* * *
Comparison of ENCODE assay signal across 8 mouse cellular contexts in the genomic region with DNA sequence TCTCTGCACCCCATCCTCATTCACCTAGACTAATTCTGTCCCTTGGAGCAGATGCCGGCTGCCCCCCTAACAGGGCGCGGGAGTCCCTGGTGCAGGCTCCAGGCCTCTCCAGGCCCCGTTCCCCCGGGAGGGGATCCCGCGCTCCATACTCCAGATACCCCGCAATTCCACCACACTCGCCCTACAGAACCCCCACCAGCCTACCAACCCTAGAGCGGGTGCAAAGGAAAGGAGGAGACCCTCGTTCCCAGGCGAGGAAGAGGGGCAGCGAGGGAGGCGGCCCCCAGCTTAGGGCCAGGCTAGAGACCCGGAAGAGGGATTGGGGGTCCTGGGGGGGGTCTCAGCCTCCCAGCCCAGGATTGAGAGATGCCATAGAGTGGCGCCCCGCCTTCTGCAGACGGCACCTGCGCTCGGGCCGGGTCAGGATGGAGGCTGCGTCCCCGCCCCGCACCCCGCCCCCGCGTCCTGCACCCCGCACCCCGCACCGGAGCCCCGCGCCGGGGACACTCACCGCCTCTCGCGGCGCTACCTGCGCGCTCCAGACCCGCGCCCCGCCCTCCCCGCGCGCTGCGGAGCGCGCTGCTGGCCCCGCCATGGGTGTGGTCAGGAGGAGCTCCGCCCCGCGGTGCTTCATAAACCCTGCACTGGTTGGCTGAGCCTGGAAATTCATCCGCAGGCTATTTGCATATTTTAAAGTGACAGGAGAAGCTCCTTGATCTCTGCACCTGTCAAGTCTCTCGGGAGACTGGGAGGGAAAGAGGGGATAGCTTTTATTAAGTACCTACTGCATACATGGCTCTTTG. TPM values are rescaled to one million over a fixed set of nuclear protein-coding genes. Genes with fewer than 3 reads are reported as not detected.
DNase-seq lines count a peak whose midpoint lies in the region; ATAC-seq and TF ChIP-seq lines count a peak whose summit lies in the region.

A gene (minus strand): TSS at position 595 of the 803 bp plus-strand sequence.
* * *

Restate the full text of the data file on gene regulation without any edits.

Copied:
Comparison of ENCODE assay signal across 8 mouse cellular contexts in the genomic region with DNA sequence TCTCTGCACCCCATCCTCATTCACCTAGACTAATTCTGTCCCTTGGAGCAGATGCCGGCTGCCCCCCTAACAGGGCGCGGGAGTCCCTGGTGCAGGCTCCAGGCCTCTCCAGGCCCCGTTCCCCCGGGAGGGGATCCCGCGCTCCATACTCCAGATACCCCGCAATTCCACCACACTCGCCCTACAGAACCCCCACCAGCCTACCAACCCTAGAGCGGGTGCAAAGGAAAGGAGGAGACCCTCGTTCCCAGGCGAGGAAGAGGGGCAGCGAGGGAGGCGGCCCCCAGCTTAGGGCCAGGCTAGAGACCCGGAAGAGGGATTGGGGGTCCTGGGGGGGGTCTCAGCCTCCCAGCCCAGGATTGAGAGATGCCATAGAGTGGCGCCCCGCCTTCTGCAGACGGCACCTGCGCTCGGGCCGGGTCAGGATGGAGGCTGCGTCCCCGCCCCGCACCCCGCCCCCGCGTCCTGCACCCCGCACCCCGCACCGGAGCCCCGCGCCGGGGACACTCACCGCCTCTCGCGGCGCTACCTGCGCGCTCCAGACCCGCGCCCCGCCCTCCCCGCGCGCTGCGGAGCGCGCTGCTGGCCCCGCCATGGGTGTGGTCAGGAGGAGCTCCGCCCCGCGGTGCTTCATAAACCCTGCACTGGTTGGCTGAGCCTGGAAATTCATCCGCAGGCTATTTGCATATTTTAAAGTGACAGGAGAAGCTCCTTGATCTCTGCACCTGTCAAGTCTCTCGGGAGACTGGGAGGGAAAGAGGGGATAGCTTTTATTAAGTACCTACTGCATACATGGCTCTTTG. TPM values are rescaled to one million over a fixed set of nuclear protein-coding genes. Genes with fewer than 3 reads are reported as not detected.
DNase-seq lines count a peak whose midpoint lies in the region; ATAC-seq and TF ChIP-seq lines count a peak whose summit lies in the region.

A gene (minus strand): TSS at position 595 of the 803 bp plus-strand sequence.